Decreased tissue oxygenation
  35. What is the most common tumors causing aberrant erythropoietin production? Second most common? Third?
    • Renal Cell Carcinomas: kidneys are main site of EPO production
    • Hepatocellular Carcinoma: liver is second site of EPO production
    • Cerebellar Hemangioblastoma: rare tumors, but a high proportion of them are associated with aberrant EPO production
  36. This MPN is characterized by a marked increase in megakaryocytes and platelet mass. This type tends to have the longest survival and lowest rate of acute leukemic transformation of any of the chronic MPNs. The main risk in this is thromboembolic events; hemorrhage is less common. This generally has an indolent course.
    Essential Thrombocythemia (ET)
  37. In this type of MPN, the older population is predominantly affected, but there is a frequent occurrence in young women described in some series. The incidence in males and females is about equal. Many patients with this type of MPN are asymptomatic; the major clinical manifestations are usually related to thrombosis. The thrombosis can be in the arterial or venous system, but arterial is more common. Small vessels are affected more often than larger vessels. The neurological and distal extremities are most commonly affected. Neurological manifestations of this include headache, paresthesias, and transient ischemic attacks, which may progress to definitive cerebral infarcts.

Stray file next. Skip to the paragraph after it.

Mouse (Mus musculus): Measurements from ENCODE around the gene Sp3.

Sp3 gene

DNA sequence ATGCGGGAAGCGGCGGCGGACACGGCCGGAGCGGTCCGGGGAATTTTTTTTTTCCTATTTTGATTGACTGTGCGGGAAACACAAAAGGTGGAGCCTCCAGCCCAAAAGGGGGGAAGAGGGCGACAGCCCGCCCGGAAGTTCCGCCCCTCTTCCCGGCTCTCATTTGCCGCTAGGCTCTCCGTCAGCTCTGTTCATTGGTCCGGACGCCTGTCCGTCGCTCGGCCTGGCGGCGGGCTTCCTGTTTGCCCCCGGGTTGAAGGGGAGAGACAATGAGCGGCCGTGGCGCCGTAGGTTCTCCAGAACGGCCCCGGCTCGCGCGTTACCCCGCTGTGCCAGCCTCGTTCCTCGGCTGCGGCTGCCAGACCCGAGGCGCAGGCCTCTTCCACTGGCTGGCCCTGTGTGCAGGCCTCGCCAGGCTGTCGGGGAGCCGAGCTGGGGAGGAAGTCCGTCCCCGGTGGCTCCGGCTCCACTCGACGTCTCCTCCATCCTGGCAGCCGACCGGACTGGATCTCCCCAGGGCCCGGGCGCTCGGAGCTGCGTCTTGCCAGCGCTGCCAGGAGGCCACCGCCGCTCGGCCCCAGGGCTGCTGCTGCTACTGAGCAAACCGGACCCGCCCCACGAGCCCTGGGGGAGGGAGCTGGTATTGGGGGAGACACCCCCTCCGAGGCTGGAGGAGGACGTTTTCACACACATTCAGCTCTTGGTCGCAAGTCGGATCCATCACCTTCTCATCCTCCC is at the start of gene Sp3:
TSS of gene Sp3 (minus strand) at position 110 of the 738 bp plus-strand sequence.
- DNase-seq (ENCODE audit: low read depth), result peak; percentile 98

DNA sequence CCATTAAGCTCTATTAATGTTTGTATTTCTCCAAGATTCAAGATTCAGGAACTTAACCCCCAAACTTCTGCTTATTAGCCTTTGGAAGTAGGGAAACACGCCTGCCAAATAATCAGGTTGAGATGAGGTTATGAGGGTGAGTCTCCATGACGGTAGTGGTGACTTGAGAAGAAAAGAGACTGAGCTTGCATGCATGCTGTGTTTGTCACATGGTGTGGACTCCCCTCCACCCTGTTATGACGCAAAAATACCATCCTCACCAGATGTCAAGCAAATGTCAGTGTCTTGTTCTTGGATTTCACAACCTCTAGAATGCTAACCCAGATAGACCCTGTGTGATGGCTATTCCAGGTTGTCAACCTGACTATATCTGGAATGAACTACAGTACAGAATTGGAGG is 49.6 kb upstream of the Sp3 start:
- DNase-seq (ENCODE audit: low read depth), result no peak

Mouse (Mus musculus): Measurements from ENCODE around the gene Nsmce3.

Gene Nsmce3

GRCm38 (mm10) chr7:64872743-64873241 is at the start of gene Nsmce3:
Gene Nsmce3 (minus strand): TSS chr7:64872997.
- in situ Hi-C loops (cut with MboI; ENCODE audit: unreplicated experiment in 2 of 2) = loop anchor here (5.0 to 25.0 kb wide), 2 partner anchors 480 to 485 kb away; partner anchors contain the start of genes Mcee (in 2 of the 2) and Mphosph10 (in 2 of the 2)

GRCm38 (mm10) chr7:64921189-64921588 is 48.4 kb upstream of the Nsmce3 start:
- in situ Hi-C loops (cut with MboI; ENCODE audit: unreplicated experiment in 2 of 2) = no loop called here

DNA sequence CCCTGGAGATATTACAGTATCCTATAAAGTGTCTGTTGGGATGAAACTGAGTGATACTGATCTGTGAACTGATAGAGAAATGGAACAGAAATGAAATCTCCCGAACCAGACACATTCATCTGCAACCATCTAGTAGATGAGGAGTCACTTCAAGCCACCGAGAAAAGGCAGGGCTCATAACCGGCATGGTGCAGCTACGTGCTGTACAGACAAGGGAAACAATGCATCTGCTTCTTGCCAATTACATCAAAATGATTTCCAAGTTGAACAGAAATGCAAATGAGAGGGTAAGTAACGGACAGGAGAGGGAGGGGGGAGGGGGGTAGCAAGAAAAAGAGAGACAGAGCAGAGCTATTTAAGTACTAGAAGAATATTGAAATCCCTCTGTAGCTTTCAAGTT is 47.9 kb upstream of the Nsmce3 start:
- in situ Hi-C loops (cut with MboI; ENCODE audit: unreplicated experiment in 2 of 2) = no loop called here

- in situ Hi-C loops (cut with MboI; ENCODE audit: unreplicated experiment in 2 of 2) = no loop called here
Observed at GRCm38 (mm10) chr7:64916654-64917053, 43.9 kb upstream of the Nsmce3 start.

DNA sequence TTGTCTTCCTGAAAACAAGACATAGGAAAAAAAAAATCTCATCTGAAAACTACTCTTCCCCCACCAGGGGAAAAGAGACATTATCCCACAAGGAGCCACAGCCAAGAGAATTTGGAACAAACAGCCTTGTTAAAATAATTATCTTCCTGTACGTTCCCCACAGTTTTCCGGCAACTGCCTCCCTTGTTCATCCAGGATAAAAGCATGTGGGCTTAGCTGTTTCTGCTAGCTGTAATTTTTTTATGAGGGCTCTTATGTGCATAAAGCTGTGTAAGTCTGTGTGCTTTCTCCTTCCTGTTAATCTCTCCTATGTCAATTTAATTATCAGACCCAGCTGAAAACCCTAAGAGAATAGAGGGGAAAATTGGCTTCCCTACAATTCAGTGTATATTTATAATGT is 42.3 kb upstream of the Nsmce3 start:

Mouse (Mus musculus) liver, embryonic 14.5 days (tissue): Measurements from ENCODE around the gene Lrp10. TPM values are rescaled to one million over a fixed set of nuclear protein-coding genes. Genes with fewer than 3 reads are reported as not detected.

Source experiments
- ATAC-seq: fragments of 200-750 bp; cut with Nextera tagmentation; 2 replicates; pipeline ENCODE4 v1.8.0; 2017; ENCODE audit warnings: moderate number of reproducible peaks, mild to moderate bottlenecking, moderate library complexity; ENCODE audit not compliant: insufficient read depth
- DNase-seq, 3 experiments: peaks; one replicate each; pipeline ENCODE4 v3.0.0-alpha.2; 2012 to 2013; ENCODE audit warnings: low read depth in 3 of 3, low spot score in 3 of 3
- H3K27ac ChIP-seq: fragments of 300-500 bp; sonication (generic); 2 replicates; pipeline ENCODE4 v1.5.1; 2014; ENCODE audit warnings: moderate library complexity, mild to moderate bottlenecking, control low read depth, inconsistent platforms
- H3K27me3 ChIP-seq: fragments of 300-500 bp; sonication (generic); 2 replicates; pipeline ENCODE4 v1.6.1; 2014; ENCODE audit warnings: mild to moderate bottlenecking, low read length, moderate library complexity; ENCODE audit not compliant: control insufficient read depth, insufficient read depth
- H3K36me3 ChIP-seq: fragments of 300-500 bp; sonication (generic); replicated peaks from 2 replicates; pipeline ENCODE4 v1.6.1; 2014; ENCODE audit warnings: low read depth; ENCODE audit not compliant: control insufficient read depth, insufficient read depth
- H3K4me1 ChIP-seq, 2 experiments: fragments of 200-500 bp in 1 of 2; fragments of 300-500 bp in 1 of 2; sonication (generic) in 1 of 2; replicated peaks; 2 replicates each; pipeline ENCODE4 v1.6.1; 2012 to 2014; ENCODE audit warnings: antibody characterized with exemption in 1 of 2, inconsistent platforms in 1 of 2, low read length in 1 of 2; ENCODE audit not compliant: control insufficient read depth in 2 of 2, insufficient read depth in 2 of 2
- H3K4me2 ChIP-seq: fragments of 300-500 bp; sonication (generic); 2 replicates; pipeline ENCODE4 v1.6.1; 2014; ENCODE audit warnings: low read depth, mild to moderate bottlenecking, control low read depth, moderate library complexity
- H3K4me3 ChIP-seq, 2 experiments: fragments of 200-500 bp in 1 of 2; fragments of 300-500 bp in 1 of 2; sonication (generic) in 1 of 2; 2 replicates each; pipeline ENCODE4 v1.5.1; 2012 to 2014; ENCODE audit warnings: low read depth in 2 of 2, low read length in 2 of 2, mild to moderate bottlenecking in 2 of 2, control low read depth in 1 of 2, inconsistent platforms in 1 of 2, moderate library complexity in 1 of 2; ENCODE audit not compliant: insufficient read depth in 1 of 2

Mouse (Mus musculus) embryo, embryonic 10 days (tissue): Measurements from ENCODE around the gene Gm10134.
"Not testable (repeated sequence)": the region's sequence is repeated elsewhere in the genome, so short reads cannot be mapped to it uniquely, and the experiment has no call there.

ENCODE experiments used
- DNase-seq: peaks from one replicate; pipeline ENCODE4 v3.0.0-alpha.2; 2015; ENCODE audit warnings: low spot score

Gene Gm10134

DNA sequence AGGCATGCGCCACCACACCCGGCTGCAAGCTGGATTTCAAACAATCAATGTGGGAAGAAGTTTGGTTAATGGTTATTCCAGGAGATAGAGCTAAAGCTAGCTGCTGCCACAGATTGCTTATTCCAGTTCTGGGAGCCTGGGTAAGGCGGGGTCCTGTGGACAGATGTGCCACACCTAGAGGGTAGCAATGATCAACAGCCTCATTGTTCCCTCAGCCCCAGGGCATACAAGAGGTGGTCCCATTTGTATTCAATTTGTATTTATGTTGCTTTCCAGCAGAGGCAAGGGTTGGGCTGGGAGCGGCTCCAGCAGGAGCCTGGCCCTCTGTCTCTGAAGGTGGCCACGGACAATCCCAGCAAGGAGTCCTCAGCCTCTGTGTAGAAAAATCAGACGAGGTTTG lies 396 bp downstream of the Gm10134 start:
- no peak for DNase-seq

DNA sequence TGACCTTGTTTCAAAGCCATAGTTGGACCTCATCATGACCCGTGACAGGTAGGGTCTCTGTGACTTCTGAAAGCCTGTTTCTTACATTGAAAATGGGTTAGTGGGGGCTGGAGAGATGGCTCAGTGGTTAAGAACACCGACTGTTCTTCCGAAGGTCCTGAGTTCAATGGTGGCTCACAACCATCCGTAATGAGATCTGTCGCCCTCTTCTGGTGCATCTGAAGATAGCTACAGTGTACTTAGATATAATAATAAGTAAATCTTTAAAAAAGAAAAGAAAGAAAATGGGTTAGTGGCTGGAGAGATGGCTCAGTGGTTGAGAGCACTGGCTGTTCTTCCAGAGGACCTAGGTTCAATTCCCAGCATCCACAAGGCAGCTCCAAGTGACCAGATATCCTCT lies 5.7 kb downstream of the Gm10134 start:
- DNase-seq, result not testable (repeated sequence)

Small vessel involvement include microvascular events involving fingers and toes. Digital pain, increased by warmth, is seen, as well as gangrene in digits. Erythromelalgia -- redness, duskiness, and burning pain in extremities -- is a common symptoms, and can be dramatically relieved with aspirin.
    Essential Thrombocythemia (ET)
  38. In general, the higher the platelet count in Essential Thrombocythemia (ET), the higher the incidence of ____________. What are other risk factors for this?
    • Thromboses
    • Older age (>60); history of previous thrombotic disease; smoking
  39. The hemorrhagic manifestations of ET tend to occur with higher __________ counts. The bleeding is generally mild. What is the most common site of bleeding?
    • Platelet
    • GI Tract
  40. ET is mostly a diagnosis of exclusion. What disease must be excluded?
  41. What is the threshold platelet count for a diagnosis of ET? Leukocytosis is common in ET, but not usually marked. What is the effect on Hgb? What is seen on smear?
    • >450,000
    • Normal
    • Giant & Bizarre Platelets
  42. Identify the MPN based on the smear below:
    Essential Thrombocythemia (ET)
  43. In ET, treatment is generally given to older patients, or patients with a previous thrombotic event. What are the treatment options?
    • Hydroxyurea
    • Aprin
    • Interferon-alpha
    • Anagrelide -- may be less effective than hydroxyurea